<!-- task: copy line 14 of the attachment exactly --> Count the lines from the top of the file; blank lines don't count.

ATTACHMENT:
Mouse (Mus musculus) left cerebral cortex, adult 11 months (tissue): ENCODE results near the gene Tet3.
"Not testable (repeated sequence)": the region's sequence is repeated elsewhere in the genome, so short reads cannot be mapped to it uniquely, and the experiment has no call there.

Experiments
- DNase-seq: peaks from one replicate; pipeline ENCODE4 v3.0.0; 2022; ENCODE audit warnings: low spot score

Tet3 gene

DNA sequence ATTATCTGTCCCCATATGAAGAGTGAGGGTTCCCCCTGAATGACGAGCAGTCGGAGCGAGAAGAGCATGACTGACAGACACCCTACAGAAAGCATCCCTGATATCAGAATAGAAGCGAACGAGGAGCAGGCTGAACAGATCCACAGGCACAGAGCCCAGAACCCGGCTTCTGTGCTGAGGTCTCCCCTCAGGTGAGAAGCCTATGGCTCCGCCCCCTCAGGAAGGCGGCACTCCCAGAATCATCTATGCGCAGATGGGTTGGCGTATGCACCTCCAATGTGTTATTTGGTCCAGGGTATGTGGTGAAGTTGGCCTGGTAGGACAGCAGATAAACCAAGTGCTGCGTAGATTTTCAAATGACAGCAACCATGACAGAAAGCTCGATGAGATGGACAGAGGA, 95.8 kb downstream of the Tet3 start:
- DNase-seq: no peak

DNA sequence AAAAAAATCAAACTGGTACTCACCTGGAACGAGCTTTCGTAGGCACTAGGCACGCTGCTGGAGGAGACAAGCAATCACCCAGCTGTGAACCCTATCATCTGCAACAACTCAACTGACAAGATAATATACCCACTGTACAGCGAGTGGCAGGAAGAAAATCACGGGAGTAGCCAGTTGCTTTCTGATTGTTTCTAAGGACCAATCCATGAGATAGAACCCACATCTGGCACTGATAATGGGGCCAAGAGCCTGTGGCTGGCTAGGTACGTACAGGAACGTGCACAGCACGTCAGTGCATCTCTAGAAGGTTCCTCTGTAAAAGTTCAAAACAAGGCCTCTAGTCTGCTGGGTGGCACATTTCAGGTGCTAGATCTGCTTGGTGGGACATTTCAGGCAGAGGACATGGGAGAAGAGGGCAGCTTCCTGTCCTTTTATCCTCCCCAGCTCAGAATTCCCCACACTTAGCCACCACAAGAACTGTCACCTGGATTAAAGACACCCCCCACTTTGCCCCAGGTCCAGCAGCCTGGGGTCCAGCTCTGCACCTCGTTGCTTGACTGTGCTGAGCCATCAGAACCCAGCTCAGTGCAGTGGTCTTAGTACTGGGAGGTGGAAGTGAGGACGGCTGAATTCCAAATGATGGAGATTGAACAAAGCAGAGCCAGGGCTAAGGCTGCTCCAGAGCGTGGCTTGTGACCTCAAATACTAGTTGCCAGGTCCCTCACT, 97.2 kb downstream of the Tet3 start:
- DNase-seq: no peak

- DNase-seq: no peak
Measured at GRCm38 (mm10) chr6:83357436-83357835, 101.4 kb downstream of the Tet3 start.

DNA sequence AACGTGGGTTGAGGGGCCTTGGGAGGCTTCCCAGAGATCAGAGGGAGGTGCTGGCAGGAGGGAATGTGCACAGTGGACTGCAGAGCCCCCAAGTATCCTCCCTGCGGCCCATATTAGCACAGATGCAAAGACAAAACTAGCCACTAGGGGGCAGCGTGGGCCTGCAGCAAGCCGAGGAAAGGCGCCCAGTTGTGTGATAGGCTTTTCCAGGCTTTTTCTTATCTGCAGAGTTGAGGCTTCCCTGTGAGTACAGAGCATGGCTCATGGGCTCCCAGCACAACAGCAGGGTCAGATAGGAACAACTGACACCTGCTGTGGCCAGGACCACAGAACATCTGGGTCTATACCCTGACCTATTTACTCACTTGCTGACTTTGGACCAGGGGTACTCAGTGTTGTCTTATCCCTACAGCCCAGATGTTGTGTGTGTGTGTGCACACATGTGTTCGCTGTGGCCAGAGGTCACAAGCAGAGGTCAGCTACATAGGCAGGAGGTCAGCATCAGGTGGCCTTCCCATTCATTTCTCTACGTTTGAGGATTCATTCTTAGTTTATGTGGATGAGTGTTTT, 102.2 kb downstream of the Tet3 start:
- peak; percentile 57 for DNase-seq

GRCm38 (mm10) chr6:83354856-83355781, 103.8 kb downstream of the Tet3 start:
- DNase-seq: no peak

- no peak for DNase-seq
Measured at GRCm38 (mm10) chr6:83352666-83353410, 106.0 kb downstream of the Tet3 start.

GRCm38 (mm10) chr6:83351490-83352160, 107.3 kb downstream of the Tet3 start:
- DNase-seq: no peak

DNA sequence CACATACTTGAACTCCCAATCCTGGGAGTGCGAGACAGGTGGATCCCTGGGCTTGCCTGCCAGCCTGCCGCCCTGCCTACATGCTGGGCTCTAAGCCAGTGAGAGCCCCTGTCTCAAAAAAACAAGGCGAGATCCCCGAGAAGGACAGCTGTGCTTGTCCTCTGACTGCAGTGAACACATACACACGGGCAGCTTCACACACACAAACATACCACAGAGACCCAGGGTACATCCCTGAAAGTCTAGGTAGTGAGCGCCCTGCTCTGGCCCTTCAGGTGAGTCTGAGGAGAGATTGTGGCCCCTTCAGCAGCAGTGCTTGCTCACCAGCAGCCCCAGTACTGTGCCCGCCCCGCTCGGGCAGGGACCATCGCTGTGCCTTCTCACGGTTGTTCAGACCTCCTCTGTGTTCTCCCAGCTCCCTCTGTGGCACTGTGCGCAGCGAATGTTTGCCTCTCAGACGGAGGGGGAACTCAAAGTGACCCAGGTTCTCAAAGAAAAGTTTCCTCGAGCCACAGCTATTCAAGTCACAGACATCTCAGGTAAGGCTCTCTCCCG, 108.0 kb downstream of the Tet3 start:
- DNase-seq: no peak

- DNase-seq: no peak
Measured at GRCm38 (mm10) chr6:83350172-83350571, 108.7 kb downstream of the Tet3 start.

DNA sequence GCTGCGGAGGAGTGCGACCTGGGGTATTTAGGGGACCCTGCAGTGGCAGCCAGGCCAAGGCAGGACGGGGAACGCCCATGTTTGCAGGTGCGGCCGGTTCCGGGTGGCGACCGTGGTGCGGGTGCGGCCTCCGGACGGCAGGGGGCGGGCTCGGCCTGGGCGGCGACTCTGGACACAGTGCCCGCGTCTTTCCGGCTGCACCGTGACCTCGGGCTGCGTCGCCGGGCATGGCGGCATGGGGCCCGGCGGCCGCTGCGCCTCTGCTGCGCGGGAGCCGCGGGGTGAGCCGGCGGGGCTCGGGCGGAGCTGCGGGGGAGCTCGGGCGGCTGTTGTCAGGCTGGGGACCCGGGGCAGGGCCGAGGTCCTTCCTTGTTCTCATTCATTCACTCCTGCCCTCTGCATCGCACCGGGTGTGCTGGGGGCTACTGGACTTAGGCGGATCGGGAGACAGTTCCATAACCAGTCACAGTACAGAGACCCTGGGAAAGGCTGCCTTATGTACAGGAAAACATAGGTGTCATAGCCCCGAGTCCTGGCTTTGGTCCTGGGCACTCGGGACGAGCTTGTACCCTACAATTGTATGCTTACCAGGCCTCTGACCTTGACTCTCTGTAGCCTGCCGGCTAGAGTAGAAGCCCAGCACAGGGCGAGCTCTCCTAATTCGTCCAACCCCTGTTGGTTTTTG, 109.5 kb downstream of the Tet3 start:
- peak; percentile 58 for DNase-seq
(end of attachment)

GRCm38 (mm10) chr6:83354856-83355781, 103.8 kb downstream of the Tet3 start: